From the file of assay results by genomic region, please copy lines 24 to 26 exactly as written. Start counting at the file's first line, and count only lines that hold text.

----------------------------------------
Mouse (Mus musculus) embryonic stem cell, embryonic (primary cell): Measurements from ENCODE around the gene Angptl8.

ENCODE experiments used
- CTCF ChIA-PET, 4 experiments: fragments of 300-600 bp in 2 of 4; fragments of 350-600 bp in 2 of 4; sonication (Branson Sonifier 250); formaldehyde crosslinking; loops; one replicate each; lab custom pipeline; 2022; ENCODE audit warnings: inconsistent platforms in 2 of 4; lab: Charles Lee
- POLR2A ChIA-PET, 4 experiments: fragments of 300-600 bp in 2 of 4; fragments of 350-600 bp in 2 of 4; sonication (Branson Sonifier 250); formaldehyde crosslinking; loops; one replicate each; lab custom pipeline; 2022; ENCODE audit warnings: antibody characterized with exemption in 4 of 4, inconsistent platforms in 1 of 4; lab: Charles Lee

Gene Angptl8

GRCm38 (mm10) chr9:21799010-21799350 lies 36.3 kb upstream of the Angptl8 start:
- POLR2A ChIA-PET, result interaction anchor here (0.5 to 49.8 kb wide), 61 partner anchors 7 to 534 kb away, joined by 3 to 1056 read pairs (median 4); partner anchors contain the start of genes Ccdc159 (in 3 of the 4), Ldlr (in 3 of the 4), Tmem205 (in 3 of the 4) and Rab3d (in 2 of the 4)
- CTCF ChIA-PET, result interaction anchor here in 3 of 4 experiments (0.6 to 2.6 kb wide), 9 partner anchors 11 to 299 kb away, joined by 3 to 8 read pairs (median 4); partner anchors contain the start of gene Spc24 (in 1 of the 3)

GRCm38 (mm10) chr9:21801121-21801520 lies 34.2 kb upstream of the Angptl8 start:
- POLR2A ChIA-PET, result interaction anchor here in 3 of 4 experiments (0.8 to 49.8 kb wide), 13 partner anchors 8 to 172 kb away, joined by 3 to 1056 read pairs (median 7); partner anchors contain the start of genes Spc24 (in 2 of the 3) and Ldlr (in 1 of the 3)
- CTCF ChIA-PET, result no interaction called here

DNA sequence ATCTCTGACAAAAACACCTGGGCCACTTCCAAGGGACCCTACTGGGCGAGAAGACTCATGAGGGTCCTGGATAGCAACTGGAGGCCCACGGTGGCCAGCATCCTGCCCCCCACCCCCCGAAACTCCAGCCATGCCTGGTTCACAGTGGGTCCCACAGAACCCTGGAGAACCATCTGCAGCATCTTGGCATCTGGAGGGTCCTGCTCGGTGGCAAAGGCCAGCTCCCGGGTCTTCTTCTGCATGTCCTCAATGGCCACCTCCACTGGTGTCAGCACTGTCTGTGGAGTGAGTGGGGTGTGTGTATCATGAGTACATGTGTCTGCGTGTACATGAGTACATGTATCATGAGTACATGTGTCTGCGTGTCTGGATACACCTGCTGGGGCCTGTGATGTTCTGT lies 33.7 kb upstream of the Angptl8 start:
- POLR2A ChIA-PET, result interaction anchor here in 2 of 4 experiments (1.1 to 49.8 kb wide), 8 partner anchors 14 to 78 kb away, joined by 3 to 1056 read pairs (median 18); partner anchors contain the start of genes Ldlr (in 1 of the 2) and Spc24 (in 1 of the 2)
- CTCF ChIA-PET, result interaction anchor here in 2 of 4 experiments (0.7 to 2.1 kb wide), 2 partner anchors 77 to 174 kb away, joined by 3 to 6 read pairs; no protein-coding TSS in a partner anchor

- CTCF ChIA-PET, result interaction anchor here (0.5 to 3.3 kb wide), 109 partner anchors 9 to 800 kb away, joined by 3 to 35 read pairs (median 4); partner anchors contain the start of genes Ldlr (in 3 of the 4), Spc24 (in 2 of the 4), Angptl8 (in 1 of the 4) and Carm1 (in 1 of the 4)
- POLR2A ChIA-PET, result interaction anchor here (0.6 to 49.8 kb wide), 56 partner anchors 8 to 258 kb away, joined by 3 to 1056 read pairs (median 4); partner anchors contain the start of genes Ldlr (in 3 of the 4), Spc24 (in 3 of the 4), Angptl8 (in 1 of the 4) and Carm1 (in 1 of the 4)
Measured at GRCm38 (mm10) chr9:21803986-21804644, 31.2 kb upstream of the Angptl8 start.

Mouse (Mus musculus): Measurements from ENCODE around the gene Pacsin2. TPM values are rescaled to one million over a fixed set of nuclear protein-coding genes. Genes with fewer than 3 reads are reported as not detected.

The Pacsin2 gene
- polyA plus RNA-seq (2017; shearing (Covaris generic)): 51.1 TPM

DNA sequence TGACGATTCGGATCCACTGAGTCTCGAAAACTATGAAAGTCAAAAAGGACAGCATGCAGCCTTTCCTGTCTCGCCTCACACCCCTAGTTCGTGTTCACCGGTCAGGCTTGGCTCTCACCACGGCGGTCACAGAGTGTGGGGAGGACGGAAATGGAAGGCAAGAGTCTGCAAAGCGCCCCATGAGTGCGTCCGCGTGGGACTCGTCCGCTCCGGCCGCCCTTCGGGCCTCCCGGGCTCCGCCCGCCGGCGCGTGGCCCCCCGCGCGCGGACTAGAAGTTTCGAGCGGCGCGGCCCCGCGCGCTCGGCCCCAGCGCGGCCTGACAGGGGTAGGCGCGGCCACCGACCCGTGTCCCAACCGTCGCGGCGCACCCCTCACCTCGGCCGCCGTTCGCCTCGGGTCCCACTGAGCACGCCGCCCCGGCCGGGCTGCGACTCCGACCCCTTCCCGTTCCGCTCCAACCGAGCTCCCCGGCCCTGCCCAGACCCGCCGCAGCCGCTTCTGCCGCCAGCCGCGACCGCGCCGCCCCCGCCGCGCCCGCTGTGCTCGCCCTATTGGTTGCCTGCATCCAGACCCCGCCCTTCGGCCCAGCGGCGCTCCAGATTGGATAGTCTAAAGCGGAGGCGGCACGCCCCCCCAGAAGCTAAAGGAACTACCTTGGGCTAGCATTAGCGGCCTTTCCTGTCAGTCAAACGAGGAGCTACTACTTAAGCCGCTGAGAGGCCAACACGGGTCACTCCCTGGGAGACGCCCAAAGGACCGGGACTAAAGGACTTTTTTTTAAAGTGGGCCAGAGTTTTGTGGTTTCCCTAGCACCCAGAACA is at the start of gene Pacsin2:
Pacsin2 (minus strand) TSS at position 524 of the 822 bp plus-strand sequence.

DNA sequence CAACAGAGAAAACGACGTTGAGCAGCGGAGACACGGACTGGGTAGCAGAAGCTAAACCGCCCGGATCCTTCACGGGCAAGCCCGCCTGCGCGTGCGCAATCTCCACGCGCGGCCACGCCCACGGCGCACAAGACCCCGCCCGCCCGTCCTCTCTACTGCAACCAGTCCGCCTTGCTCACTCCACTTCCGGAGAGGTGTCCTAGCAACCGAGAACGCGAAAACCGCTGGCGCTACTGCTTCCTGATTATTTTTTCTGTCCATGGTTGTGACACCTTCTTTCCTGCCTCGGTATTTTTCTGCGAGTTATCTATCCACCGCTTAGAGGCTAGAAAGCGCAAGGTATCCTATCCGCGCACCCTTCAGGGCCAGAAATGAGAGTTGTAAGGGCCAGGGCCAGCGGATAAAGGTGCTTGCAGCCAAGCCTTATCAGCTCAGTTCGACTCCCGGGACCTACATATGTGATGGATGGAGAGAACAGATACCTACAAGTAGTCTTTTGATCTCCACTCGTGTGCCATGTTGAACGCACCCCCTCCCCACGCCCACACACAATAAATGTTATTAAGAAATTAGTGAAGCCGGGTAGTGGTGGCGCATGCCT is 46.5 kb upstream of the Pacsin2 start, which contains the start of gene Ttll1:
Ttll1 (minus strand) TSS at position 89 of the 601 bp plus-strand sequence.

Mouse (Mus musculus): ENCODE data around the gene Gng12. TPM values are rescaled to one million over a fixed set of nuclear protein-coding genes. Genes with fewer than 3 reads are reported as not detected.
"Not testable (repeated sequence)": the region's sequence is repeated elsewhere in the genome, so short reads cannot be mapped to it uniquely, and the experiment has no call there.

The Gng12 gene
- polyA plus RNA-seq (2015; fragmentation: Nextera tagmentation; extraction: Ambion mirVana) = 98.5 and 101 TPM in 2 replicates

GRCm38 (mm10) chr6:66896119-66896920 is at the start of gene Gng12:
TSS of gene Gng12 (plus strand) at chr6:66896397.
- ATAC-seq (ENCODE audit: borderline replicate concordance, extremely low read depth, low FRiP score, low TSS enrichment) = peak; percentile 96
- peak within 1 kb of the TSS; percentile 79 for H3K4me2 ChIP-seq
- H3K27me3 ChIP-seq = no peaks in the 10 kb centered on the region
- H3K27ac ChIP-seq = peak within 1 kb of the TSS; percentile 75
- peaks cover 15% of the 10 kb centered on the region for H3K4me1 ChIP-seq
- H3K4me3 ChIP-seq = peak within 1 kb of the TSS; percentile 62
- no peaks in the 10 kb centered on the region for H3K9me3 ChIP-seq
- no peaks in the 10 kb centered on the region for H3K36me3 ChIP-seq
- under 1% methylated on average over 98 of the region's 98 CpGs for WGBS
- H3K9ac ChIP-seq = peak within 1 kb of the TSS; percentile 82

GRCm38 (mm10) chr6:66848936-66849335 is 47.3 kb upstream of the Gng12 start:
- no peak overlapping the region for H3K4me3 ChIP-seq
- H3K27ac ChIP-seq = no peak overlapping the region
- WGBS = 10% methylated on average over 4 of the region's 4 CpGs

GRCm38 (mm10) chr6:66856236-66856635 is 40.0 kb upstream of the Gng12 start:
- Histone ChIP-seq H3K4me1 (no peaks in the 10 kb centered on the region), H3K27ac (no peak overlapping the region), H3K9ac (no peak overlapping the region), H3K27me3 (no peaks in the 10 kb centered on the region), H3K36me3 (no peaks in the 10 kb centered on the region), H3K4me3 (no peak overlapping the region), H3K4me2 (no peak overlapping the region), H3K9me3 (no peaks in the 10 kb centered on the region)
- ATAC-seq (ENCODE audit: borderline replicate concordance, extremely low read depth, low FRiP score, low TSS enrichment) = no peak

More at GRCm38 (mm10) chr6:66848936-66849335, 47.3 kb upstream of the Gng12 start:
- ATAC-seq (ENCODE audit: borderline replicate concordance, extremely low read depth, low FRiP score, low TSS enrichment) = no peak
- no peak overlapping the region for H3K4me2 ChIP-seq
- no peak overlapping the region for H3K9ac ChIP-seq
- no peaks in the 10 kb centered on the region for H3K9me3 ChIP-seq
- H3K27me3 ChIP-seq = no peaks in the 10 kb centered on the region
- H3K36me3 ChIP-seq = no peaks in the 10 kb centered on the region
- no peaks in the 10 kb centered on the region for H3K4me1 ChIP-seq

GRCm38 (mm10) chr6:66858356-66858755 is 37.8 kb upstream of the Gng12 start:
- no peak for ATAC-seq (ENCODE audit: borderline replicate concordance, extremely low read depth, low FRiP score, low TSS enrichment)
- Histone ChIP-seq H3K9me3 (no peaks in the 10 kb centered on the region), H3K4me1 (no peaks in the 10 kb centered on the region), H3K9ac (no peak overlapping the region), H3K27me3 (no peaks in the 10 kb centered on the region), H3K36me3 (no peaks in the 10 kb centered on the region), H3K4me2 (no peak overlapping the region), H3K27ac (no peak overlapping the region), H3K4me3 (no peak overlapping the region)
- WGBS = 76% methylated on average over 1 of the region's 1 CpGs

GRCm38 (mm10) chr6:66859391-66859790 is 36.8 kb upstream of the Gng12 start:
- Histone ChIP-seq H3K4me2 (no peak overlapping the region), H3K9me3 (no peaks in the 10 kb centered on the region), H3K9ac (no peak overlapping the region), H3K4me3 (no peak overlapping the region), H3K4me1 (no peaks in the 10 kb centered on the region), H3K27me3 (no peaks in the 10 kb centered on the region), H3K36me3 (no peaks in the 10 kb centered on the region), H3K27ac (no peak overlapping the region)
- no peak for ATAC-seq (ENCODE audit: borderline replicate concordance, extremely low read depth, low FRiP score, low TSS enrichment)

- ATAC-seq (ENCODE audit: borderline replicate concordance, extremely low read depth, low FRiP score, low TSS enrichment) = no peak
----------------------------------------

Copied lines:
Ttll1 (minus strand) TSS at position 89 of the 601 bp plus-strand sequence.

Mouse (Mus musculus): ENCODE data around the gene Gng12. TPM values are rescaled to one million over a fixed set of nuclear protein-coding genes. Genes with fewer than 3 reads are reported as not detected.
"Not testable (repeated sequence)": the region's sequence is repeated elsewhere in the genome, so short reads cannot be mapped to it uniquely, and the experiment has no call there.